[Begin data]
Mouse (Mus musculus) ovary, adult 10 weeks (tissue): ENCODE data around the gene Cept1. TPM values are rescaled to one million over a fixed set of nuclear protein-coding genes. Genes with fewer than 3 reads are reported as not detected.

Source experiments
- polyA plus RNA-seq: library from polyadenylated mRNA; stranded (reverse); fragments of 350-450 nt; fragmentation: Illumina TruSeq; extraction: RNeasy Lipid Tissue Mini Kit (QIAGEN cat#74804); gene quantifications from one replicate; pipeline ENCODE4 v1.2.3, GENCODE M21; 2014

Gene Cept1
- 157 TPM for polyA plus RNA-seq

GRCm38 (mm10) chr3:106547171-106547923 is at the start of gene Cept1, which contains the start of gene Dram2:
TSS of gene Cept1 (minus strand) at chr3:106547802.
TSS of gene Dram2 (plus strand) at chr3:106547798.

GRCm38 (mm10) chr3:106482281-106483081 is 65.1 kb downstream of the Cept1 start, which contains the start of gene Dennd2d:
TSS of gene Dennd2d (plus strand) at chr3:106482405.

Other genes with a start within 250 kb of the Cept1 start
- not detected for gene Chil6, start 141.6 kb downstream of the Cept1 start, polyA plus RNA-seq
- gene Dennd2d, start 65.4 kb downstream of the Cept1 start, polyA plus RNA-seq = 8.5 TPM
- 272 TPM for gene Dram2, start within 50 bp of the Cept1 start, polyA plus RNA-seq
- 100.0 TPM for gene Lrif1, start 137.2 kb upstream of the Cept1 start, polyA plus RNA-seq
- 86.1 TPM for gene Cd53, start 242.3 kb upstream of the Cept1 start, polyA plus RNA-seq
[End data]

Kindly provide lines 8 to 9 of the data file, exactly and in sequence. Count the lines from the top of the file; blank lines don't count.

TSS of gene Dram2 (plus strand) at chr3:106547798.

GRCm38 (mm10) chr3:106482281-106483081 is 65.1 kb downstream of the Cept1 start, which contains the start of gene Dennd2d: